mutate(model = if_else(hyperprior == 'Gamma(80,60)', 'bt2 - Prior', 'bt1 - Prior')) %>%
group_by(model) %>%
summarise(
q5 = quantile(10^odds_weaker_wins_log10, 0.05) %>% round(-1) %>% format(big.mark = ","),
median = quantile(10^odds_weaker_wins_log10,0.5) %>% round(-1) %>% format(big.mark = ","),
q95 = quantile(10^odds_weaker_wins_log10, 0.95) %>% round(-1) %>% format(big.mark = ",")
)
bind_rows(
bt1_max_odds %>% add_column(model = 'bt1 - Posterior', .before = 0),
bt2_max_odds %>% add_column(model = 'bt2 - Posterior', .before = 0),
prior_max_odds
) %>%
mutate(
model = factor(model, levels = c("bt1 - Prior", "bt1 - Posterior", "bt2 - Prior", "bt2 - Posterior"))
)%>%
arrange(model) %>%
kable(col.names = c("", "5%", "50%", "95%"), digits = 2) %>%
kable_styling(full_width=FALSE)
```

5% | 50% | 95% | |
---|---|---|---|

bt1 - Prior | 0 | 40 | 32,950 |

bt1 - Posterior | 1,500 | 12,000 | 211,900 |

bt2 - Prior | 190 | 940 | 7,090 |

bt2 - Posterior | 900 | 3,800 | 27,600 |

In both cases we can see that the posterior distributions are quite different from the priors. In the case of BT2 we can see that the extreme behaviour allowed by the naive prior choice has been reined in (even then its still much higher than my prior thought).

With two models to hand, its time to consider how we can choose between the two; I’ll consider two formal evaluation metircs. Model accuracy answers the simple question *If you always bet on the stronger athlete, how often would you win?*. The log loss gives a more nuanced measure: penalising predictions when the model put a very low probability on the actual observed outcome.

\[ \begin{align} \text{Accuracy} & = \text{Prop. of matches where the modelled stronger rider wins.} \\ \text{Log Loss} & = \text{Average log-probability assigned to the observed outcome.} \\ \end{align} \]

The definition of the log loss is equivalent to the log likelihood of the data, but divided by the number of data points so that we can more readily compare training/test performance.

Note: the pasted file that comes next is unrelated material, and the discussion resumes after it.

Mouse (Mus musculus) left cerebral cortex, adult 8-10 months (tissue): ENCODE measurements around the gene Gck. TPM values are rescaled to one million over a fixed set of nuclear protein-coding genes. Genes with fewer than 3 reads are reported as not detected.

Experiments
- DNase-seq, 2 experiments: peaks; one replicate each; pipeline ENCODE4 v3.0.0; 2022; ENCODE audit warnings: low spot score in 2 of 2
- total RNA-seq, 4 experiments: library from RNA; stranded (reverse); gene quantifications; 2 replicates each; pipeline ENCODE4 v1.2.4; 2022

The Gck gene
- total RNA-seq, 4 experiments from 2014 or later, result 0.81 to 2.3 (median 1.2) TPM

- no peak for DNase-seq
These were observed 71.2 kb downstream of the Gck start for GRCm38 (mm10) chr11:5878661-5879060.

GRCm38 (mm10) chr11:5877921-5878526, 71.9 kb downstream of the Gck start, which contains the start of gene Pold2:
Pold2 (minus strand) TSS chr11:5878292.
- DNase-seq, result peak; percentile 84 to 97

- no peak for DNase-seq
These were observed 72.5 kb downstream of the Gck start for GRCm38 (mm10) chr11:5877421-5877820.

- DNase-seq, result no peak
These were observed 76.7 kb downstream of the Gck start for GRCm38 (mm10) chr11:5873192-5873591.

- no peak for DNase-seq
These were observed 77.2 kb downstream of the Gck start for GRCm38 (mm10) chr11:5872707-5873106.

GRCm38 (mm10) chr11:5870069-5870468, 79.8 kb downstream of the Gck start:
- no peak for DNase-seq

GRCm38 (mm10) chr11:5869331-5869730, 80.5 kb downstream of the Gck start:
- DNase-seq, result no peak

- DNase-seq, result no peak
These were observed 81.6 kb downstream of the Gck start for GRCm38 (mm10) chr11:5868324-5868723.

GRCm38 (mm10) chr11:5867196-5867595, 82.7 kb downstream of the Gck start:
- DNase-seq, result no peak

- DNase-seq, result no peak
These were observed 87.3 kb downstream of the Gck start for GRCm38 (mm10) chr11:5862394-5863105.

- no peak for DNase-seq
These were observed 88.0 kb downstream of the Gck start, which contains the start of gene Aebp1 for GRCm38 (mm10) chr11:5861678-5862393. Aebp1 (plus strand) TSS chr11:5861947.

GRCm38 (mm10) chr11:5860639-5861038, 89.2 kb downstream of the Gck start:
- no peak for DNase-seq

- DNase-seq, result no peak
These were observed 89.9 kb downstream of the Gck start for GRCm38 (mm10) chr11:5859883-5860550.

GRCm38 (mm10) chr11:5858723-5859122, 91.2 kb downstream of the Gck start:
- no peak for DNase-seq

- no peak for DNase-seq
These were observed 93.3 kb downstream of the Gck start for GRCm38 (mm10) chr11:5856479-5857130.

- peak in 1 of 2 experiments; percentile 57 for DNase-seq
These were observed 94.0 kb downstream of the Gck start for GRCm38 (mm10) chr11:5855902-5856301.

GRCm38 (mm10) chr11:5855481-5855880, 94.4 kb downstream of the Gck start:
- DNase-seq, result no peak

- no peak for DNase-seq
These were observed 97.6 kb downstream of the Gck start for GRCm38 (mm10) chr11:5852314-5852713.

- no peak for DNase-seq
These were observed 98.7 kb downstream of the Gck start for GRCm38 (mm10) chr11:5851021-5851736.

As a benchmark for model performance we can compare to the model in which we randomly guess the winner. On average this algorithm would have an accuracy of \(\frac12\) (as we’d expect half of its guesses to be correct), and the log loss is fixed at \(\log(\frac12) \approx -0.693\).

Models with better predictive power will have higher accuracy (closer to 1), and higher log loss (closer to 0).

Accuracy
## Show code

```
bt1_measures <- bt1_summ %>%
filter(str_detect(variable,'(accuracy|log_loss)')) %>%
extract(variable, into = c("split", "measure"), "(.*?)_(.*)") %>%
mutate(
model = 'bt1',
model_split = paste(model, "-", split)
)
bt2_measures <- bt2_summ %>%
filter(str_detect(variable,'(accuracy|log_loss)')) %>%
extract(variable, into = c("split", "measure"), "(.*?)_(.*)") %>%
mutate(
model = 'bt2',
model_split = paste(model, "-", split)
)
measures <- bind_rows(bt1_measures, bt2_measures)
```

Model | Split | 5% | 50% (Median) | 95% |
---|---|---|---|---|

bt1 | evaluation | 0.648 | 0.716 | 0.773 |

bt2 | evaluation | 0.648 | 0.716 | 0.773 |

bt1 | training | 0.770 | 0.791 | 0.810 |

bt2 | training | 0.764 | 0.787 | 0.807 |

Log Loss

Model | Split | 5% | 50% (Median) | 95% |
---|---|---|---|---|

bt1 | evaluation | -0.780 | -0.638 | -0.536 |

bt2 | evaluation | -0.731 | -0.619 | -0.532 |

bt1 | training | -0.467 | -0.440 | -0.417 |

bt2 | training | -0.474 | -0.450 | -0.429 |

Both models have accuracies that are well above the benchmark, indicating that using either model is better than random guessing, though there’s little distinction between the two models. This is to be expected as the accuracy will only change if the two models differ in their opinion about who the stronger rider is in each match, and we wouldn’t expect that to happen in many cases.

The log loss is more interesting: on the training data the log loss is better than guessing, but this isn’t the case in the evaluation data. Amongst the evaluation data, there’s some weak evidence that the Gamma prior (bt2) fairs marginally better.

This poor performance in log loss is driven by *upsets*: where the model is highly confident in one athlete winning, and then they don’t. For instance suppose a model thinks that a given athlete will win with probability 0.999, if they then fail to win that contributes a factor of \(\log(1 - 0.999) \approx -6.908\) to the log loss, as opposed to if they win in which case the contribution is \(-0.001\).

The Gamma prior fairs better as it was designed to lead the model away from scenarios where it offers astronomical odds.

In this post I’ve introduced the basic Bradley-Terry model, and shown that it out performs a strategy of random guessing.

In the next post I’ll start to deviate from the standard model, accounting for features available in the data that should help to improve the predictive power of the model.

Previous implementations of Bradley-Terry models using Stan have been posted by Bob Carpenter and opisthokonta.net (Jonas).

This post makes heavy use of R and Stan, and so benefits from the many people who contribute to their development.